King George IV Ecological Reserve       (Copyright  © 2019 David Tilley)

When the Protected Areas Association chose to set aside King George IV Lake has a ecological reserve it was with the conservation of wetlands and one of the islands largest river deltas in mind. Located in southwest Newfoundland and distanced from populated areas at a point in the Long Range Mountains where the balsam fir forests of the western interior give way to the rolling south coast barrens, it is accessible by taking an abandoned logging road from where the Lloyds river crosses the nearly 200 Km long Burgeo highway, a journey of uninterrupted wilderness. The river empties into the southwest arm of the lake, an area of braided stream channels, sandy flats and marsh ponds. The delta is a rare gem offering a diversity of lush habitats and wild creatures. Morning mist on Lloyd River

A relatively remote area to travel to, it sees few visitors throughout the year. The intention of provincial parks is to let this area be completely reclaimed as the existing road disappears. Access is short-lived where a profusion of alders grow steadily to eventually choke the abandoned road beds. After seeing aerial shots of the reserve I was determined to make the trip before it became an impossibility. The patchwork of virgin forest, sand, water, marsh and barren in this remote location was too appealing, it was past the middle of August when I finally got to make the long drive across the province. A bit late in the season but there would be increasing water levels and fledged waterfowl.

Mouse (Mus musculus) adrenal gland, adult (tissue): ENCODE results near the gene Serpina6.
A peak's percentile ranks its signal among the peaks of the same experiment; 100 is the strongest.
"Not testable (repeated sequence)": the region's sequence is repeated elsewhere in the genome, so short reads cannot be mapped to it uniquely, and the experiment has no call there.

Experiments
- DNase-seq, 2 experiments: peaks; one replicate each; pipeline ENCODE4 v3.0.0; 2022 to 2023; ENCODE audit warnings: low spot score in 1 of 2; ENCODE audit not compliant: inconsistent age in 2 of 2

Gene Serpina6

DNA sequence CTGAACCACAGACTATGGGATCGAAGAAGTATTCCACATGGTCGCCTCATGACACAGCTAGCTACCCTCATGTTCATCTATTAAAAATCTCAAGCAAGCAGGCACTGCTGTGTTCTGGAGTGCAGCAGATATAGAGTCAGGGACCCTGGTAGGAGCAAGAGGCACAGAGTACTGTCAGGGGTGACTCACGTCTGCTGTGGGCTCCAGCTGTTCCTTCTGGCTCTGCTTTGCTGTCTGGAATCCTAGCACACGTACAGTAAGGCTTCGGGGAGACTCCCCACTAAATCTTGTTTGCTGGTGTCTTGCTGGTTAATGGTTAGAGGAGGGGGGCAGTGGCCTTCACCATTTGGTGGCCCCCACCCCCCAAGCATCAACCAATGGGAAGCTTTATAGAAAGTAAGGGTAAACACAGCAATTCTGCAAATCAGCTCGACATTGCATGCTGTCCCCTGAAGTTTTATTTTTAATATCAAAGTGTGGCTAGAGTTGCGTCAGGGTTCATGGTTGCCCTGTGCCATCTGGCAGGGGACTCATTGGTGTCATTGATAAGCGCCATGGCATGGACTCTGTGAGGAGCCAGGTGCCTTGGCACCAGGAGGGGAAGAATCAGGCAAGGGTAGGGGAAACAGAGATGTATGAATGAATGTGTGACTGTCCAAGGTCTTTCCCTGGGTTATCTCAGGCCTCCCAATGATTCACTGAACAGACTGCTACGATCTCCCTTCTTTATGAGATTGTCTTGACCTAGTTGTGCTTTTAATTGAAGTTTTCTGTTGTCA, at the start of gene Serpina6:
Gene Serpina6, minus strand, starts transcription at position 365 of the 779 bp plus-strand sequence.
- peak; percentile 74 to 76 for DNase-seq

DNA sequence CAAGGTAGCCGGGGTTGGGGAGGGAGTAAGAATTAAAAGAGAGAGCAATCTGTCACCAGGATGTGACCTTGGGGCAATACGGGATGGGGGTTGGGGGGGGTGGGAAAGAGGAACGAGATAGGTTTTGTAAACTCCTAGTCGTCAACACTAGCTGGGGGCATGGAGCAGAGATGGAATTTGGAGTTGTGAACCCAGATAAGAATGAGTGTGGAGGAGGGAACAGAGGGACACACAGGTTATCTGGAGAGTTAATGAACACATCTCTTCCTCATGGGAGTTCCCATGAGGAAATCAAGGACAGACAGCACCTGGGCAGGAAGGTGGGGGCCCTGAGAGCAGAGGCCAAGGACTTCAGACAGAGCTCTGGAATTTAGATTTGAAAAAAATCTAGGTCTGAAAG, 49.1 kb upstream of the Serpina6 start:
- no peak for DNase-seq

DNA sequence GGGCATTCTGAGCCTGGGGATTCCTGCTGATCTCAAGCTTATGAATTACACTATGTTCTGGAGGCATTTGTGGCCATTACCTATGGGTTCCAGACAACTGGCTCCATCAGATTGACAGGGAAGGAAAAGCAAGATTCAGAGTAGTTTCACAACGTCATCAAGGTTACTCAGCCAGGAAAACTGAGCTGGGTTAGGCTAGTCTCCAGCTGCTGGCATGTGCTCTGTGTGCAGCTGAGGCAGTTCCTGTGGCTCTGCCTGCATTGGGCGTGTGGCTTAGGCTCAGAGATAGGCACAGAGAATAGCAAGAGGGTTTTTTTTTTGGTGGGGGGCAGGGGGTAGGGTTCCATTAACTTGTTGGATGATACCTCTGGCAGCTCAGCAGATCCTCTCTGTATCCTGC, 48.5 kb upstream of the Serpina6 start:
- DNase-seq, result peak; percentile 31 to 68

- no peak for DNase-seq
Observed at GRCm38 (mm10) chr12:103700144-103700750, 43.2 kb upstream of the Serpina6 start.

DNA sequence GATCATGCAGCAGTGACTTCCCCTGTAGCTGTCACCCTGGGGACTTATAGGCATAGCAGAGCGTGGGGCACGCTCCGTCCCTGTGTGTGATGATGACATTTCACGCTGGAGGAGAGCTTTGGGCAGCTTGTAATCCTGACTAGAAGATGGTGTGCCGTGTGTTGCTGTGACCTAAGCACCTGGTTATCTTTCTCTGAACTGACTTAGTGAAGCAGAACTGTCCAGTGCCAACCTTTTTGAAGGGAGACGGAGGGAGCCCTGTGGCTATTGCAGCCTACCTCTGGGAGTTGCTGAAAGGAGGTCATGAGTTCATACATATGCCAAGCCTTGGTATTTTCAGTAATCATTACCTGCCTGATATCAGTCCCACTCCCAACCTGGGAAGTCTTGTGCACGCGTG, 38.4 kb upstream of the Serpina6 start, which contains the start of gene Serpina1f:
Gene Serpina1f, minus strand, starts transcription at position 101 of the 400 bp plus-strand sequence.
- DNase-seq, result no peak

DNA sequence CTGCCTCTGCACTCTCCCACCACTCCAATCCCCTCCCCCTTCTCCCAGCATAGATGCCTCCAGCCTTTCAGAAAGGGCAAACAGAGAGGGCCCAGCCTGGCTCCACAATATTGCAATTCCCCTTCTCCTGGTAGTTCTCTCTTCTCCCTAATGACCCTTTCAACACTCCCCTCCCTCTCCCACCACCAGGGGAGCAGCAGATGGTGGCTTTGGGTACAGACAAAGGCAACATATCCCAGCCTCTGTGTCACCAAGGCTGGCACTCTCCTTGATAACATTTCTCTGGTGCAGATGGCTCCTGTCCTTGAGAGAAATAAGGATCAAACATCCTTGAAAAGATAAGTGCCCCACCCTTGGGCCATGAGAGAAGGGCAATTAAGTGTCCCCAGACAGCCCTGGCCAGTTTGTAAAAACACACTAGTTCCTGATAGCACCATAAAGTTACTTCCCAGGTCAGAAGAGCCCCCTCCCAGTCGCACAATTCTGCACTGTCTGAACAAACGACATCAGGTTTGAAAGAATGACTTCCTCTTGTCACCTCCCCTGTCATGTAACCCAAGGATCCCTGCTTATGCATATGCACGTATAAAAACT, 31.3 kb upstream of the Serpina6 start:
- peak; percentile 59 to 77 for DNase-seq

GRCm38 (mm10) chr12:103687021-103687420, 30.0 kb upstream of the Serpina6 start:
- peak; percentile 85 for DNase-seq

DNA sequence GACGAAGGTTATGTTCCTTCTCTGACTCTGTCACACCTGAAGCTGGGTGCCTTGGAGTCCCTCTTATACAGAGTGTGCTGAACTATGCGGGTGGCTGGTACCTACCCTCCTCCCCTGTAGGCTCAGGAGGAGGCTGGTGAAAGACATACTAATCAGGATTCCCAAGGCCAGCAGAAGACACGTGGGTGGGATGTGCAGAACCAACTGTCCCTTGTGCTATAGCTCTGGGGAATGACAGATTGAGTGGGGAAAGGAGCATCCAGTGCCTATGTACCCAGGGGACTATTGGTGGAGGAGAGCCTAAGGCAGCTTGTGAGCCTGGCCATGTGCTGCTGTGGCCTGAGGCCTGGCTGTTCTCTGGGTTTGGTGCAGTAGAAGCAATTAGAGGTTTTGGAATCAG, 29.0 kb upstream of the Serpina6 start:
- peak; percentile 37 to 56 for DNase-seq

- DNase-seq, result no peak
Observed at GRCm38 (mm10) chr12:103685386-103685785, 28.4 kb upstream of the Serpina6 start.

lily pads The bridge crossing was tentative, huge gaps big enough to swallow my Toyota 4-runner offered a birds eye view of the rocky stream bed 20 feet below. A couple of salvaged timbers provided insurance for the crossing while raising serious questions about the road ahead. My trip meter read 23 Km at the end. I felt like it had ended some time earlier since the last 2 Km of grass and mud embedded with boulders was effective in concealing any past construction.

sunrise King George IV Lake It was late afternoon and I realized that the 100 Km of hills and barrens that stretched westward towards the trans Canada and gulf of St. Lawrence wouldn't allow for much of a wind buffer. I had time for the short portage to the water and a diagonal route across the lake to the opposite corner where a sheltered channel led to the river delta. Winds had been brisk westerlies all afternoon but were starting to lighten has is usually the case late in the day. With gear packed tightly into a light 14' canoe I made haste to cross. Ten minutes out winds began to pick up once more and I quickened the pace using the extra push from the waves. The far side was still a good distance and waves were growing steadily breaking under the boat. It turned out to be a wild ride racing with foaming whitecaps that twisted the hull as they slid under and past. Finishing the crossing in record time my main concern now was staying off the shallow submerged boulders that line the rocky shore leading to the southwest arm of the lake. On rounding a point to enter the arm, sudden calm ensued has the sound of crashing water faded into the distance.